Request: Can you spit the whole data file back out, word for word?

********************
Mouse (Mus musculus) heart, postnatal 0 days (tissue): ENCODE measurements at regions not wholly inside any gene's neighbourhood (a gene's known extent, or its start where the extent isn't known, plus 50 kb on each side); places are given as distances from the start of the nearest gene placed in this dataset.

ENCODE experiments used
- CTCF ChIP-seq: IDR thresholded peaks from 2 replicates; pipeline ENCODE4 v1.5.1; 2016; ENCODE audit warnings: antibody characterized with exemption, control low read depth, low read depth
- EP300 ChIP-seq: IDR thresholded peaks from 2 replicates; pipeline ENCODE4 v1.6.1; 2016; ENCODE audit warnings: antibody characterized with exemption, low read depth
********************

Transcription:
Mouse (Mus musculus) heart, postnatal 0 days (tissue): ENCODE measurements at regions not wholly inside any gene's neighbourhood (a gene's known extent, or its start where the extent isn't known, plus 50 kb on each side); places are given as distances from the start of the nearest gene placed in this dataset.

ENCODE experiments used
- CTCF ChIP-seq: IDR thresholded peaks from 2 replicates; pipeline ENCODE4 v1.5.1; 2016; ENCODE audit warnings: antibody characterized with exemption, control low read depth, low read depth
- EP300 ChIP-seq: IDR thresholded peaks from 2 replicates; pipeline ENCODE4 v1.6.1; 2016; ENCODE audit warnings: antibody characterized with exemption, low read depth